Dr. Schulz: Mild cognitive impairment means that a person has a problem with memory that goes beyond normal for age. When we say mild cognitive impairment, we mean just one area of cognitive impairment and it is usually memory. Let’s say someone has amnestic mild cognitive impairment, meaning they have memory problems and nothing else. Their memory problem is greater than the amount that we see normally for age. For example, at age 60, I mentioned that someone might have a 25% reduction in memory. When I see someone who has a 50% or an 80% reduction, we call that mild cognitive impairment. The reason that we get very, very excited about mild cognitive impairment nowadays is we recognize that it is a very large risk factor for dementia. We now know that about 80% of people with mild cognitive impairment will develop dementia over the next 5 years. It is an opportunity to intervene in someone that is at high risk for developing dementia and it is an opportunity to try to help them and prevent them from going onto dementia. Many of us are studying people with MCI in order to try to develop preventions for progression to dementia. The study about nicotine was one example of giving people with MCI a substance that was tested for its effect on attention and memory span. In fact, they found over a 6 month period that people with MCI had better attention spans and did better on testing for attention than the folks who were on the placebo. The disappointing part was that it did not cause a change in what we call the global impression of change. What investigators and the FDA have decided is that there are many things that could potentially cause a small impact on people’s memory and attention, but before we will allow companies to advertise their product as being useful for that, it has to actually have a real world beneficial effect. That was where the nicotine study did not quite pass the muster, in that is that the clinicians and the family members did not notice a big change in their memory, but when we tested it, it was better. I think it sort of goes in the category of caffeine where we all know that we are a little better when we are on that, but I am not sure that I can identify whether you are on caffeine or not on a certain day. It is that kind of a thing. It is working on the cholinergic system which is involved in Alzheimer’s disease, and our hope would be that if they do a longer term study and with a larger number of patients, perhaps there would be benefit. The bottom line from the study is that we need another study that is larger to investigate that. At this time, we cannot advocate it as a preventative mechanism or something that affects the course of the illness for example.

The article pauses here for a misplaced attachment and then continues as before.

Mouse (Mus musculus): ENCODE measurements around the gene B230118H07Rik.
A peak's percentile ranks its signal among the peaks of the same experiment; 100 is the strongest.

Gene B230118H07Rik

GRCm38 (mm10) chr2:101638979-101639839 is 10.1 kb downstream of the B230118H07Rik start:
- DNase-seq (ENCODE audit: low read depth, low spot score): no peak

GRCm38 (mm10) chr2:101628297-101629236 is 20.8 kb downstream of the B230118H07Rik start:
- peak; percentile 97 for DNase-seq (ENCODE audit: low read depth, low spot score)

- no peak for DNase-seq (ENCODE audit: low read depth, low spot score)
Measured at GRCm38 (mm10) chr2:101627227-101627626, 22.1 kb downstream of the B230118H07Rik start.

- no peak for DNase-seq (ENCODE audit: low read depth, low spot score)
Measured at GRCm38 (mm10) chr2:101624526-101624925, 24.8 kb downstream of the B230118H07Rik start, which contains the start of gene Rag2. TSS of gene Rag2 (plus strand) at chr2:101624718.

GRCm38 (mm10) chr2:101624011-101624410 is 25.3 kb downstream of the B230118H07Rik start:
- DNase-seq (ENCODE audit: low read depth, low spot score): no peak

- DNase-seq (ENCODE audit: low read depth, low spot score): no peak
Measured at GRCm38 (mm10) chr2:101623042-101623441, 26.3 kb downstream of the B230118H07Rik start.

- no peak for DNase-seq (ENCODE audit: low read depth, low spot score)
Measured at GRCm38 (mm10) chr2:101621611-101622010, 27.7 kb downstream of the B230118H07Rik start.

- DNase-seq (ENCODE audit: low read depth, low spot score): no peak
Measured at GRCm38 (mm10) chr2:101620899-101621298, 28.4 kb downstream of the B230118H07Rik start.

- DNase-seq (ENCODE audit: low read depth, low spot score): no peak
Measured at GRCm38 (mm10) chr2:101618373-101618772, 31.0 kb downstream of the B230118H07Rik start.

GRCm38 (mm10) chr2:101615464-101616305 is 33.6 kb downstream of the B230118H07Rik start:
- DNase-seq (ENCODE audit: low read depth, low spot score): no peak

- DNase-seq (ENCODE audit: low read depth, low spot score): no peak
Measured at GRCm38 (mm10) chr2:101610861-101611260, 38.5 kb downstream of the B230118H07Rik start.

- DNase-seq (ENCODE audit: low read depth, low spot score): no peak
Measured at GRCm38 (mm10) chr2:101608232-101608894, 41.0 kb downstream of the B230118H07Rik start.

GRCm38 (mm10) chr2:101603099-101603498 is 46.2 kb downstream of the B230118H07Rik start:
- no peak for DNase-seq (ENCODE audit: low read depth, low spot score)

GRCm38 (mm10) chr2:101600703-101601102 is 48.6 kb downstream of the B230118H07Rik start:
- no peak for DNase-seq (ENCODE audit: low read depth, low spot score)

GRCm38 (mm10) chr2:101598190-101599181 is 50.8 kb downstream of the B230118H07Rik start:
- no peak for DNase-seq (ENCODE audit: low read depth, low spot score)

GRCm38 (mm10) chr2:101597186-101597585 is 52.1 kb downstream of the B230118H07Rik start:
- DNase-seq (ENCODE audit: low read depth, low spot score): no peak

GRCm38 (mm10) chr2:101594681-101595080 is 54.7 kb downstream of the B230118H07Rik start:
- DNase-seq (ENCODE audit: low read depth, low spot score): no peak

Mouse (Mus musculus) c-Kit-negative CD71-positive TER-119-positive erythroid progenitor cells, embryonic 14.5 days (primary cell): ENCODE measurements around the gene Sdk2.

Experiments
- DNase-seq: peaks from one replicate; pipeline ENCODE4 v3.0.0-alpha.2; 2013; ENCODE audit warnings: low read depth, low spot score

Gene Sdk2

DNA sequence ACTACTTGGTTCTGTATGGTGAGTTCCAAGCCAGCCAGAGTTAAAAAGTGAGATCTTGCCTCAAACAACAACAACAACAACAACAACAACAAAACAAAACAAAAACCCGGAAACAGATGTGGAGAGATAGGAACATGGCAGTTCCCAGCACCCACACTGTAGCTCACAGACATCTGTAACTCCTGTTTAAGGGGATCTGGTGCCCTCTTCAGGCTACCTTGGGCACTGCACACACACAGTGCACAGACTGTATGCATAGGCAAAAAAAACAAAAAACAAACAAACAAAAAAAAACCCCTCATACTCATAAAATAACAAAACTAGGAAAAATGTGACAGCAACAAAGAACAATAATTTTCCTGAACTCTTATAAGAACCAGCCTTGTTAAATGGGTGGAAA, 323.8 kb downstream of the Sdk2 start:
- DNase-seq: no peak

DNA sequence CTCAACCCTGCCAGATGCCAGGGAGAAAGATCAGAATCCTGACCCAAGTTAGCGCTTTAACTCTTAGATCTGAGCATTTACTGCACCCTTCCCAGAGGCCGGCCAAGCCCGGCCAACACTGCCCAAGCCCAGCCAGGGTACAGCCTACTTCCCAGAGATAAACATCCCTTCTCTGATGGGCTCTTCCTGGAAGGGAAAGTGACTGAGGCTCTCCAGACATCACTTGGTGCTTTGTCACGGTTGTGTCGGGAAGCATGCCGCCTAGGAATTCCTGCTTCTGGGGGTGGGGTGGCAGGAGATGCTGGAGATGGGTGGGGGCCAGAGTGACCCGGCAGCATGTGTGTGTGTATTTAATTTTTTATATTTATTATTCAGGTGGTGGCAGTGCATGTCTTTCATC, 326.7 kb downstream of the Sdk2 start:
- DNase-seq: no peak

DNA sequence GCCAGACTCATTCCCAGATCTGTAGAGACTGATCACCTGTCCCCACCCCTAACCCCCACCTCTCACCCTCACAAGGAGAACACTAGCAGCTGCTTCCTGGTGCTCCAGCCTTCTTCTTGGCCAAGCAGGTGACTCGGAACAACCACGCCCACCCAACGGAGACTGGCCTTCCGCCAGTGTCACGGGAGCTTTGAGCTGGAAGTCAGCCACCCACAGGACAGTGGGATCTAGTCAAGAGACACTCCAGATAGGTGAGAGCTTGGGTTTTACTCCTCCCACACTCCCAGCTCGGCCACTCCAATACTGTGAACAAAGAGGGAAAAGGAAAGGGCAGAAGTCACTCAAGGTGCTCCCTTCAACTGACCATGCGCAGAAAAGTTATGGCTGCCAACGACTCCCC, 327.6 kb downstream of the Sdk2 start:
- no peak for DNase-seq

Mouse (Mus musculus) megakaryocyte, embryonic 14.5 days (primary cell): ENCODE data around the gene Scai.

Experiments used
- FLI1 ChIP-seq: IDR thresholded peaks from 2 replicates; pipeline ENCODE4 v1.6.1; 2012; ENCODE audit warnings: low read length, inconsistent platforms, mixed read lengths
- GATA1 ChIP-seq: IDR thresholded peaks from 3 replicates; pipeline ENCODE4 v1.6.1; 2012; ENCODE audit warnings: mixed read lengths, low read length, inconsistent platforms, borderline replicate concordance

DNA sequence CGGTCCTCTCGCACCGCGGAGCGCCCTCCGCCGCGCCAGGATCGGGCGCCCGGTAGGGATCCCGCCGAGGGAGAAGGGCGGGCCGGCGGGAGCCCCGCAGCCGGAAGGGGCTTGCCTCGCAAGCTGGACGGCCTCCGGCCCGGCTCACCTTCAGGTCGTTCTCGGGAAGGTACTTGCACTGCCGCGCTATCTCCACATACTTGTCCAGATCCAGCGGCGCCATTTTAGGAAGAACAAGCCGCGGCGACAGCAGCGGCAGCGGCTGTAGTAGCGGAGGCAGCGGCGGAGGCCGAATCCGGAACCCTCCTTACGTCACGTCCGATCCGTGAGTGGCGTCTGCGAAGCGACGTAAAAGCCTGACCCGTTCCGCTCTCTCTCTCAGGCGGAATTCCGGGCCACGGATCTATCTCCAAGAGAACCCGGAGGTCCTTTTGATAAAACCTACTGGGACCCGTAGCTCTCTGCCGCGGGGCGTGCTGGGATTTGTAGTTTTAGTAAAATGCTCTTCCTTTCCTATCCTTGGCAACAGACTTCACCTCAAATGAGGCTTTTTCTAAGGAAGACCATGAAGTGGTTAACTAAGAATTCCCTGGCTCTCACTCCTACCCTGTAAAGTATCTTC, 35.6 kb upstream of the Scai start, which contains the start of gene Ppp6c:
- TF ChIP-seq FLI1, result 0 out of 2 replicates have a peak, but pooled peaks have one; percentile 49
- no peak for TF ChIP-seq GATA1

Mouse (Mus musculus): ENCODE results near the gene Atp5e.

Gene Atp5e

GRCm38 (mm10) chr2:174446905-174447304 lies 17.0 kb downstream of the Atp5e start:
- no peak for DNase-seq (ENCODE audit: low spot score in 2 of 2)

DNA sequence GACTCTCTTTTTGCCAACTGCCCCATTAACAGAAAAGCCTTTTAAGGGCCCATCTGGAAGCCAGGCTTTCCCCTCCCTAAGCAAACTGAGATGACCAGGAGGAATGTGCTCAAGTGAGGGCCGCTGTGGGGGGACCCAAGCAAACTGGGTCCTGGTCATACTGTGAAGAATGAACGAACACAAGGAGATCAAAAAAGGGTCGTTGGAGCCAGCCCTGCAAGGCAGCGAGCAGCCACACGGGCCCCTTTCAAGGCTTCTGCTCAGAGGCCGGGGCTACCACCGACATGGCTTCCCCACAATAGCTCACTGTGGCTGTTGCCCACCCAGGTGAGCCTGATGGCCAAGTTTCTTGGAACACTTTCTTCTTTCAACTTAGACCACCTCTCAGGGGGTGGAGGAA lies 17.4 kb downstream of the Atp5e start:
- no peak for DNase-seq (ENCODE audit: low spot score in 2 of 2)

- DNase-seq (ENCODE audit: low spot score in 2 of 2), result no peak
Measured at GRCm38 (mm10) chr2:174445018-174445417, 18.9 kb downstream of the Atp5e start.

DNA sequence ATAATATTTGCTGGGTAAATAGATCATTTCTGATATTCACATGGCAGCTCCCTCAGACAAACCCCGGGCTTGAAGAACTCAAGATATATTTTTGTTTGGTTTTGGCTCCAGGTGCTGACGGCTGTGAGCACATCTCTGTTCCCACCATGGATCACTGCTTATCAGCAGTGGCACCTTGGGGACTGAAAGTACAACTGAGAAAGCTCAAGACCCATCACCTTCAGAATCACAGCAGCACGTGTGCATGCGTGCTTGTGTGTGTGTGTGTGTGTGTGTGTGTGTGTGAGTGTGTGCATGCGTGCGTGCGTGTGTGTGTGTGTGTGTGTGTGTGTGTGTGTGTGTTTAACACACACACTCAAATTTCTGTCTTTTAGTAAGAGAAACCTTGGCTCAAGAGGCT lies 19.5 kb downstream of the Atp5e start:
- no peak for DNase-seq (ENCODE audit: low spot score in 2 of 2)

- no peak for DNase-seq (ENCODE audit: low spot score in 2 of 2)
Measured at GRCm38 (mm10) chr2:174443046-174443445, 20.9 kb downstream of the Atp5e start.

END OF INTERVIEW

This information is intended for additional research purposes only. It is not to be used as a prescription or advice from Ivanhoe Broadcast News, Inc. or any medical professional interviewed. Ivanhoe Broadcast News, Inc. assumes no responsibility for the depth or accuracy of physician statements. Procedures or medicines apply to different people and medical factors; always consult your physician on medical matters.

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Gloria Galvan
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UTHealth
Gloria.Galvan@uth.tmc.edu